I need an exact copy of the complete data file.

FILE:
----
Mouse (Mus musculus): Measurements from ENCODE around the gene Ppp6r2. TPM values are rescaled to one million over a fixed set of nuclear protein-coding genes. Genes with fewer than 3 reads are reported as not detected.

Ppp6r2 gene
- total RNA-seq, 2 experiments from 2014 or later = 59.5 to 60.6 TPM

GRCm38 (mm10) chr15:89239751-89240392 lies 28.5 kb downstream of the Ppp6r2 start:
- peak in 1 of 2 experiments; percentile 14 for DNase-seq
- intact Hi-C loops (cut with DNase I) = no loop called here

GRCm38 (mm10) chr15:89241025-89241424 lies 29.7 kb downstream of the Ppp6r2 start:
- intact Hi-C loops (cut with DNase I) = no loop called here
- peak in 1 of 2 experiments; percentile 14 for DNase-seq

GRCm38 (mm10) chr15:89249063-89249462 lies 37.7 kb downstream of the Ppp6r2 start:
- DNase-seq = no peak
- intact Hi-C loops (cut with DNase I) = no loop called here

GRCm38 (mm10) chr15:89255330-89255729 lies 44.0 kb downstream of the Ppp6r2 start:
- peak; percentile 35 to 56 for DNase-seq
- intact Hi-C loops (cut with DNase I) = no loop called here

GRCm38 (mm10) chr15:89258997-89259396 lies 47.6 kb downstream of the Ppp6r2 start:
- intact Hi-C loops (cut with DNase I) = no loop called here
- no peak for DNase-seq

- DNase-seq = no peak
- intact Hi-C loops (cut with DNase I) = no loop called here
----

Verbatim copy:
Mouse (Mus musculus): Measurements from ENCODE around the gene Ppp6r2. TPM values are rescaled to one million over a fixed set of nuclear protein-coding genes. Genes with fewer than 3 reads are reported as not detected.

Ppp6r2 gene
- total RNA-seq, 2 experiments from 2014 or later = 59.5 to 60.6 TPM

GRCm38 (mm10) chr15:89239751-89240392 lies 28.5 kb downstream of the Ppp6r2 start:
- peak in 1 of 2 experiments; percentile 14 for DNase-seq
- intact Hi-C loops (cut with DNase I) = no loop called here

GRCm38 (mm10) chr15:89241025-89241424 lies 29.7 kb downstream of the Ppp6r2 start:
- intact Hi-C loops (cut with DNase I) = no loop called here
- peak in 1 of 2 experiments; percentile 14 for DNase-seq

GRCm38 (mm10) chr15:89249063-89249462 lies 37.7 kb downstream of the Ppp6r2 start:
- DNase-seq = no peak
- intact Hi-C loops (cut with DNase I) = no loop called here

GRCm38 (mm10) chr15:89255330-89255729 lies 44.0 kb downstream of the Ppp6r2 start:
- peak; percentile 35 to 56 for DNase-seq
- intact Hi-C loops (cut with DNase I) = no loop called here

GRCm38 (mm10) chr15:89258997-89259396 lies 47.6 kb downstream of the Ppp6r2 start:
- intact Hi-C loops (cut with DNase I) = no loop called here
- no peak for DNase-seq

- DNase-seq = no peak
- intact Hi-C loops (cut with DNase I) = no loop called here